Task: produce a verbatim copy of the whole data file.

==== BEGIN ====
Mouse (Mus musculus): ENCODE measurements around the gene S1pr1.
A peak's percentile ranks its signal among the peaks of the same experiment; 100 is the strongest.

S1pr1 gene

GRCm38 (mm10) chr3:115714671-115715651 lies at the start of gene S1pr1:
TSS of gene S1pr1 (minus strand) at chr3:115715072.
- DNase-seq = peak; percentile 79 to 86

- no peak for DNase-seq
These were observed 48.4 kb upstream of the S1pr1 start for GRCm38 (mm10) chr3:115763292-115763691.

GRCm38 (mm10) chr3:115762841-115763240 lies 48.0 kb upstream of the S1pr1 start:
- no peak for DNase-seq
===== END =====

Mouse (Mus musculus): ENCODE measurements around the gene S1pr1.
A peak's percentile ranks its signal among the peaks of the same experiment; 100 is the strongest.

S1pr1 gene

GRCm38 (mm10) chr3:115714671-115715651 lies at the start of gene S1pr1:
TSS of gene S1pr1 (minus strand) at chr3:115715072.
- DNase-seq = peak; percentile 79 to 86

- no peak for DNase-seq
These were observed 48.4 kb upstream of the S1pr1 start for GRCm38 (mm10) chr3:115763292-115763691.

GRCm38 (mm10) chr3:115762841-115763240 lies 48.0 kb upstream of the S1pr1 start:
- no peak for DNase-seq